The statue of Manneken Pis, the little boy who symbolises the spirit of the people of Brussels, is doing his bit for the environment. Until now, the boy has – as most of us do – been turning drinking water into his own personal fountain. But in his case, he was going through 1,000 to 2,500 litres of water a day: clean, fresh water straight into the sewers of the capital, the equivalent of as many as ten households.
The realisation was made at the end of last year by Régis Callens, an energy technician for the city of Brussels, who installed a meter on the little boy’s output.
“We thought it was a closed circuit and that he wasn’t consuming anything,” Callens told La Dernière Heure. “Since the counter for Manneken Pis is just one out of 350 or 400, nobody paid much attention.”
The technician reported his findings, and last week the solution came into operation.
From now on, Manneken Pis will no longer pee clean fresh drinking water, but use water from a closed circuit – the water he pees out will be recirculated and used again in an almost endless cycle. For the time being, the solution consists of a simple channel which gathers water from the fountain and feeds it back to the statue. Later, the city intends to install a more permanent circuit, more in keeping with the location.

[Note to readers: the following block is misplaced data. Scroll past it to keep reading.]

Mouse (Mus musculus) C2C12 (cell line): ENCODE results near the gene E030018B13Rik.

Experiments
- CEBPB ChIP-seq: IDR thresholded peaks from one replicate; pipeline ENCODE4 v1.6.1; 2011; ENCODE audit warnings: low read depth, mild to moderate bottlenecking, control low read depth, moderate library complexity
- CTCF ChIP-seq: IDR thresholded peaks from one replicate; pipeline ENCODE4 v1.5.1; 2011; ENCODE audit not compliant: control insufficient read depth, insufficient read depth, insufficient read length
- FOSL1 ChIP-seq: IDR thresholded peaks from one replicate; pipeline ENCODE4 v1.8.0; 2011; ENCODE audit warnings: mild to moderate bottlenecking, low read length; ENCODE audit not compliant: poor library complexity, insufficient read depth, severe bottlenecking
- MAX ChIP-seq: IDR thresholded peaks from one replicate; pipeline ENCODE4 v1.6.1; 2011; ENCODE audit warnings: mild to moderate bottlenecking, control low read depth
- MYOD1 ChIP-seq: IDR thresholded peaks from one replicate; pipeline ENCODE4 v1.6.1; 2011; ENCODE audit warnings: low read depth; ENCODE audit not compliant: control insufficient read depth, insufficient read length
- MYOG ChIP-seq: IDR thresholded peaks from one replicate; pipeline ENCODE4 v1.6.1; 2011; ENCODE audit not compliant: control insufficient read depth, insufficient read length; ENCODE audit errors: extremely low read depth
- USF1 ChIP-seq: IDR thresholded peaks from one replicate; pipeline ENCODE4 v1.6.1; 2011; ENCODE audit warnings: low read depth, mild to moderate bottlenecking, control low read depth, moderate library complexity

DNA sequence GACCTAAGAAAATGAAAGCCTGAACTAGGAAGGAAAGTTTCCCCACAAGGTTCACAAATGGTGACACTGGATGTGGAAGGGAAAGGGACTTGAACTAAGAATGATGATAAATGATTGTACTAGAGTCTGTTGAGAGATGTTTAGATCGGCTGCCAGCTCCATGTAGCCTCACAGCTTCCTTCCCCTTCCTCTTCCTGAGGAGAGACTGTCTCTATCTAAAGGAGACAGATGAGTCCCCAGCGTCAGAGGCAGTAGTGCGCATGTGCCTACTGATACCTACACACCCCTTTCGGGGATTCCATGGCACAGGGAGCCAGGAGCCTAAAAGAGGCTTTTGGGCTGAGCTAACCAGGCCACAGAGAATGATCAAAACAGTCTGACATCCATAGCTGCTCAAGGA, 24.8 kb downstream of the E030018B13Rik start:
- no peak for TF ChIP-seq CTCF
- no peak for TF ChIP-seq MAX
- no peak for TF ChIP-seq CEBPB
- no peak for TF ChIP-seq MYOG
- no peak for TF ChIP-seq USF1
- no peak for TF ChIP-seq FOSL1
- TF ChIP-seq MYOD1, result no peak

As luck would have it, the solution was inaugurated during the Brussels Water Week, when the city’s environment agency organised a number of activities to mark the importance of clean water. “In the middle of this Water Week, we can be proud to say that, for the first time in 400 years, Manneken Pis is not peeing out fresh drinking water,” said city councillor Benoît Hellings (Ecolo). The Brussels-City commune now intends to inspect the other fountains on its territory to ensure a minimum of drinking water is being wasted.
“We will also be improving the monitoring of installations in schools and sports centres,” he said. “We should be setting an example, and encouraging everyone in Brussels to pay attention to their water consumption.”
The Brussels Times